OSU’s 10-decade legacy of industry cooperation shows in the easy synergy among these sun-burnished men and women. Hilton, raising his voice to cut through the chatter, displays a graph pinpointing peak egg-laying and larvae-hatch days. Quickly, the banter segues to shop talk. The group parries over “bio-fix” dates derived from two competing weather models. They trade info on the latest trap designs and bio-lures. They debate labeling on sprays with formidable names (Intrepid, Assail, Centaur). They weigh in on mite management. They invoke a litany of lesser pests (blister mites, stink bugs, Oriental fruit moths, leaf rollers). An innovative transparent trap that lures moths with acetic acid and pear ester — two natural chemical compounds given off naturally by ripening fruit — gets a lot of interest. That’s because these volatile compounds lure the female moths as well as the males. A USDA patent on the design is pending.
Data fly around the room like mate-seeking moths.
As the meeting breaks up, a mysterious green worm is passed to Hilton in a test tube. “We found this in the Dugan orchard when we were scouting for OBLR (oblique-banded leaf roller),” says Kathleen McNamara, pest control adviser for Harry & David’s 28 orchards. “Can you identify it for us?” The orchardists cluster around to peer at this potential new pest.
One more worry to take back to work.
Between brown-bags, the group stays in touch over the Net instead of, as in days gone by, over the fence. E-mail lists and OSU’s interactive “pest-alert page” give growers and researchers a place to post time-sensitive messages and data to maintain their competitive edge. The mystery worm, for instance, turned out to be a pyramidal fruitworm, a “fairly minor pest,” Hilton assured the growers in a posting shortly after the brown-bag.
A Cartridge in a Pear Tree
If you walk the rows of Bear Creek’s organic orchard east of Central Point, plump pears destined for gourmet gift boxes and grocery store bins aren’t the only objects hanging in the cool boughs. Look closely, and you’ll see the fruits of science and technology, as well.
Matt Borman walks beneath a bower of boughs so green they seem like something out of a touched-up photo. Stopping at Row CFI-100, the Bear Creek hort technology manager reaches into the branches and takes down an orange plastic trap shaped like a tiny pup-tent. One moth and a soldier beetle are stuck on the sticky base.
“We hang one every seven acres to lure moths with pheromones and pear ester,” Borman explains. “Our scouts check the traps once a week, and enter the numbers in a database. Along with GIS mapping and microclimate weather monitoring, we can keep tabs on moth populations and decide whether and when to spray.” As one of a mere smattering of certified organic orchards in the valley, this 34-acre plot is sprayed with a biologically based insecticide, the granulovirus pathogen (CpVG), a natural enemy of the codling moth, and with a natural clay-based product called Surround, which drives other pests from the orchard.
“We’re learning things in our organic blocks that are bleeding into our conventional blocks,” says Borman. “We’re always trying to match the site with the most sustainable and soft system we can. We’re looking for that perfect balance between effectiveness and environmental friendliness.”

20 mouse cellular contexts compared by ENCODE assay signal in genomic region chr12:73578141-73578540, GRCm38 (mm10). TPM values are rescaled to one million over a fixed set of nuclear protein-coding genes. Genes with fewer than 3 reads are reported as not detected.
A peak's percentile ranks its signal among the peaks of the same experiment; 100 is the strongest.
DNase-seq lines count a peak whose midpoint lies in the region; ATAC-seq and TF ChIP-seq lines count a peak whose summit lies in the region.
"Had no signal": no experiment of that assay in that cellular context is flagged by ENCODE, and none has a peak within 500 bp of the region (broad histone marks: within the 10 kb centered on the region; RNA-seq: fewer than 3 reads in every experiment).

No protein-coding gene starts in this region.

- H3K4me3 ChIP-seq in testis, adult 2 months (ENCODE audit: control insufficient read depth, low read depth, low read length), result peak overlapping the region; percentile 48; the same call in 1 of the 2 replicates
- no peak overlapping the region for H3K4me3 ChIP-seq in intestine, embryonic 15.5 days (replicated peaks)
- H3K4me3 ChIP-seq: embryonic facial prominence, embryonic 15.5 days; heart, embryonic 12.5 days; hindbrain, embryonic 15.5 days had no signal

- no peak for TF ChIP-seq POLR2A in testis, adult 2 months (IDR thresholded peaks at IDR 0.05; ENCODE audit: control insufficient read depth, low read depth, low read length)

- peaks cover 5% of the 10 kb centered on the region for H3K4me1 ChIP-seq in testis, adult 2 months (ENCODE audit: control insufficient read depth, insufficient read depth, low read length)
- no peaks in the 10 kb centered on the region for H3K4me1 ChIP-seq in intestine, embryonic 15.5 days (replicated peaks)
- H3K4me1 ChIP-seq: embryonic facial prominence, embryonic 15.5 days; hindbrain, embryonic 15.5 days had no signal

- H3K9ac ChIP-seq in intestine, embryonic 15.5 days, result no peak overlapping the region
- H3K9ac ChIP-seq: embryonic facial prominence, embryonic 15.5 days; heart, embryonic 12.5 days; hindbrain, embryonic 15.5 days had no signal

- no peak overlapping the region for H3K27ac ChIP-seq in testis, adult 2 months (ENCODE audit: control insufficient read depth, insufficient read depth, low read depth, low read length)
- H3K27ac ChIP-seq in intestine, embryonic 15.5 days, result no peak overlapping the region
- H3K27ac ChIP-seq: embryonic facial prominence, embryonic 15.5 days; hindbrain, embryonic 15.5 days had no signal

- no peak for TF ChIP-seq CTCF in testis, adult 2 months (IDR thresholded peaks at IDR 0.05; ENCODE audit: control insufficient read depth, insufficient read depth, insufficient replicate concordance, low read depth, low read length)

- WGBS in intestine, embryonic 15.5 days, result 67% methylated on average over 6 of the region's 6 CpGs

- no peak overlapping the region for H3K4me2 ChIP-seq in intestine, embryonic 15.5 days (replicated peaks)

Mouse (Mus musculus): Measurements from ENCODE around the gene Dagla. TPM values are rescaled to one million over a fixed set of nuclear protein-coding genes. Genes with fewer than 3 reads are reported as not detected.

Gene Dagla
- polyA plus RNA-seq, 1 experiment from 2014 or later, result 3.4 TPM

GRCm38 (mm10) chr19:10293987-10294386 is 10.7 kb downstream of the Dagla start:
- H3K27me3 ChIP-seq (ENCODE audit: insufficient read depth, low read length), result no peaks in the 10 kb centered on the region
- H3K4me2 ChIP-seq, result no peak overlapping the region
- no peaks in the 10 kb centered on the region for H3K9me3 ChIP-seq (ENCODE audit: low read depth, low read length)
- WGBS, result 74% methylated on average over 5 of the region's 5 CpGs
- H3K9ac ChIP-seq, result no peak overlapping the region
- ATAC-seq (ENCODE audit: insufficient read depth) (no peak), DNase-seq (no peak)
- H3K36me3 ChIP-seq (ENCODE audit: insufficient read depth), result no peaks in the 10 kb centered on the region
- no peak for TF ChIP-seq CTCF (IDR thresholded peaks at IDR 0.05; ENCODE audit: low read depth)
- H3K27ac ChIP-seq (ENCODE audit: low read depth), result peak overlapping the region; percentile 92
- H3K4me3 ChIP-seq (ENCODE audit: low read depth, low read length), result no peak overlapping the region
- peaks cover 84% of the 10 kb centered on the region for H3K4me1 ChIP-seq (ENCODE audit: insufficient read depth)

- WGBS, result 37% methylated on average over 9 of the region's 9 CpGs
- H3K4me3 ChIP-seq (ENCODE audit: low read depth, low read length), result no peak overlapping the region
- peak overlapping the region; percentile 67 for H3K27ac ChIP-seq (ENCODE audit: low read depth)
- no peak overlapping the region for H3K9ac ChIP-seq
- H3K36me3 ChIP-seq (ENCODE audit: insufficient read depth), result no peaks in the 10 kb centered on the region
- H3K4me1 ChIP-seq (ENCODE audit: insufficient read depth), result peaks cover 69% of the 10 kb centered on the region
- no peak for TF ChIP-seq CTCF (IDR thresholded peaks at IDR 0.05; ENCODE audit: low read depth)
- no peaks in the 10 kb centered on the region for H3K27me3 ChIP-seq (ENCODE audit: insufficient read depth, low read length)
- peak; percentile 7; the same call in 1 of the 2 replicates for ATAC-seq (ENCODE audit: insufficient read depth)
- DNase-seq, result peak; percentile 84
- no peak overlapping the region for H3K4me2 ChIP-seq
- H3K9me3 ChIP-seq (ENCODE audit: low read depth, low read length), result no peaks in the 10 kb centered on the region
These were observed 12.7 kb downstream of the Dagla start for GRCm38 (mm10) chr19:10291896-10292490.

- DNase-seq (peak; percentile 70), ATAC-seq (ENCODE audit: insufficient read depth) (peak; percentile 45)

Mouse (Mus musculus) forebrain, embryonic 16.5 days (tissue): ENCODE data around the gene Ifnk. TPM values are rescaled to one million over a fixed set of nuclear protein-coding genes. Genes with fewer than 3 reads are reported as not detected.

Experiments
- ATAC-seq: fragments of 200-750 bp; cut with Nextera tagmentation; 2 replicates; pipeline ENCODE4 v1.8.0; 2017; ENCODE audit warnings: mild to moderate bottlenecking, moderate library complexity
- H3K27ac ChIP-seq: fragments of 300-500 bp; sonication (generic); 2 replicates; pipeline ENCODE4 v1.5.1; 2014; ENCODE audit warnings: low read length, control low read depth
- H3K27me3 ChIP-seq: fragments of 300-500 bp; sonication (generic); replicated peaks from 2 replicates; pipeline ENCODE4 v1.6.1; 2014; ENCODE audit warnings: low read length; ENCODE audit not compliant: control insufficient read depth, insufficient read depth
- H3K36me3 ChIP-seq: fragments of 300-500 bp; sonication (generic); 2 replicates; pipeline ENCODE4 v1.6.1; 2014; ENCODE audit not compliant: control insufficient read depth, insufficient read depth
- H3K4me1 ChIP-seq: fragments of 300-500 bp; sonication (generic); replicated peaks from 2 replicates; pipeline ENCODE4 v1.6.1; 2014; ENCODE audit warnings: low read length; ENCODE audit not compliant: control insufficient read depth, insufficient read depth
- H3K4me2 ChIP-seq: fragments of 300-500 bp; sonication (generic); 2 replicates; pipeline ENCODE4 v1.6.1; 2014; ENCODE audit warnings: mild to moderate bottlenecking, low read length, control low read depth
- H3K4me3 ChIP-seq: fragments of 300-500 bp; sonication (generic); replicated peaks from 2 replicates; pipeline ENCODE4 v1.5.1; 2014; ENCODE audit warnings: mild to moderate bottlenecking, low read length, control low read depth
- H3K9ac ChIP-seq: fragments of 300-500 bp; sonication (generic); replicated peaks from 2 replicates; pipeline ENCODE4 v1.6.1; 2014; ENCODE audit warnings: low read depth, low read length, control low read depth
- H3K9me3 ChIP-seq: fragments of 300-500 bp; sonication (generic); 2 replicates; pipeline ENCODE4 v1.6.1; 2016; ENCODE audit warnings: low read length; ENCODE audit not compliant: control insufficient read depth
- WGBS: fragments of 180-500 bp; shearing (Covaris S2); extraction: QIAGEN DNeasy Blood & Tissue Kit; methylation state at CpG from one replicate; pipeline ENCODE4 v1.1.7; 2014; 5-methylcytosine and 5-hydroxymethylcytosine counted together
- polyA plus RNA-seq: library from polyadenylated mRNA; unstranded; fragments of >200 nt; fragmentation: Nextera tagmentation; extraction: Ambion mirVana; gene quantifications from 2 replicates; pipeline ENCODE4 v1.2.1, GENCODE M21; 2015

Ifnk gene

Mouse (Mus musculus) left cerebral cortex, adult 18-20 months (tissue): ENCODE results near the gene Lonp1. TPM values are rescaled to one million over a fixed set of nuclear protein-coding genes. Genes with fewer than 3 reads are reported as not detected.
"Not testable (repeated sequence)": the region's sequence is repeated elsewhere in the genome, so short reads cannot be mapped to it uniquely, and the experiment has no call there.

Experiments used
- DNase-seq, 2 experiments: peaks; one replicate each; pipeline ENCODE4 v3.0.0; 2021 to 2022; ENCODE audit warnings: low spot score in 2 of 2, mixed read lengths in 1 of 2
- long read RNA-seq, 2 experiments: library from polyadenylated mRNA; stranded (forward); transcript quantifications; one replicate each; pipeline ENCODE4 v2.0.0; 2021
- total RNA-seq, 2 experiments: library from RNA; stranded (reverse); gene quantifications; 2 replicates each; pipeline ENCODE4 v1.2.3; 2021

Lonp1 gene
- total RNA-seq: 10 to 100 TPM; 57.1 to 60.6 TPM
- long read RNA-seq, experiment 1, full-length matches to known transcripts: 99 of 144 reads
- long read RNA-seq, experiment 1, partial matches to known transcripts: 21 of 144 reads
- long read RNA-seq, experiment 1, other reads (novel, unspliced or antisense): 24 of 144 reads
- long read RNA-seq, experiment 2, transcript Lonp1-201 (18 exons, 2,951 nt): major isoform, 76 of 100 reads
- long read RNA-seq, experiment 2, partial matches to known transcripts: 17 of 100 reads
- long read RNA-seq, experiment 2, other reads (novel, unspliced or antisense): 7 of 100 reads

Borman then points high into the tree to reveal the most dazzling of novel moth technologies — the Suterra “puffer.” When a researcher at the University of California created the first puffer from a bathroom deodorizer dispenser in the 1980s, he couldn’t have imagined where his invention would lead. The device has evolved with the revolution in electronics. In the guts of today’s battery-operated model — which looks like a nesting house for birds — a miniature computer runs software designed to trigger bursts of pheromones from an aerosol cartridge, precisely timed with biological cycles.
Here’s how it works: As moths start to emerge, but before they mate, the puffers — placed in one tree per acre — begin burping out female pheromones every 15 minutes at night when the insects are active. The male moth picks up the scent and flutters off to find the faux female. He gets confused. He flies here, he flies there. He wastes time. Meanwhile, the window for fertilization is closing. If the phony seduction can fool the male for three or four days, the females’ odds of laying fertile eggs drop steeply.[flickrslideshow acct_name=”oregonstateuniversity” id=”72157622482763174″ width=”600″]
Nature Bats Last
In the Rogue Valley’s pear orchards, new science constantly drives innovation. Solutions shift as knowledge grows and as nature adapts. European growers, for instance, are scrambling to fight a new strain of codling moth resistant to overused viral sprays in Germany. Despite ever-better methods for managing pests, nature remains — will always remain — one step ahead of human ingenuity. As Richard Hilton observes, “We will never fully understand the life of an insect.”
Nitrogen got you puzzled? Learn how to estimate nitrogen from cover crops here.
To support organic agriculture research at OSU, contact the Oregon State University Foundation.